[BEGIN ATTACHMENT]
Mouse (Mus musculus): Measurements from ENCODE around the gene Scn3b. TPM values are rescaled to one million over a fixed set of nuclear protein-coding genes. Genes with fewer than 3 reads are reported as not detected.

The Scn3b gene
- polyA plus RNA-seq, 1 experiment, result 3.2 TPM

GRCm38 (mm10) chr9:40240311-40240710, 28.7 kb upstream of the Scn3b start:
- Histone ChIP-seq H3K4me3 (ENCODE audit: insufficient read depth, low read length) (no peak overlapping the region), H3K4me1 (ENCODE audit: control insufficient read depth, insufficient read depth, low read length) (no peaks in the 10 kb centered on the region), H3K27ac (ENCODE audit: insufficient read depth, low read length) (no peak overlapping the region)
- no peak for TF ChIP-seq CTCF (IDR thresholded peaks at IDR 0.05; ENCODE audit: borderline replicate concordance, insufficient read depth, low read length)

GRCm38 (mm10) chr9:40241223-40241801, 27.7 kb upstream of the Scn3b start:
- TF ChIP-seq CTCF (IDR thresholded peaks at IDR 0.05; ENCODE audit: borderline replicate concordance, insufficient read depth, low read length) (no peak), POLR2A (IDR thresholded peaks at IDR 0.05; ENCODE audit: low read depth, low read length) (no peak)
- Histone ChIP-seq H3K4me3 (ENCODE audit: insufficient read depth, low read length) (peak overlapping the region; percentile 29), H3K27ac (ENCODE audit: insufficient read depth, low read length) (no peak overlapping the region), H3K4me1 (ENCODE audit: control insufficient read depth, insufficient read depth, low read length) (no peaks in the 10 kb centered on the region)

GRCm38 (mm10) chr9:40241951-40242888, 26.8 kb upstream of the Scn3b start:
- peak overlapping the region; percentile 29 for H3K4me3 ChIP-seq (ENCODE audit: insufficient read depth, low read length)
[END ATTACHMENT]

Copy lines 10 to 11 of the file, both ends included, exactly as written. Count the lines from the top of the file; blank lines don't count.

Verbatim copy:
GRCm38 (mm10) chr9:40241951-40242888, 26.8 kb upstream of the Scn3b start:
- peak overlapping the region; percentile 29 for H3K4me3 ChIP-seq (ENCODE audit: insufficient read depth, low read length)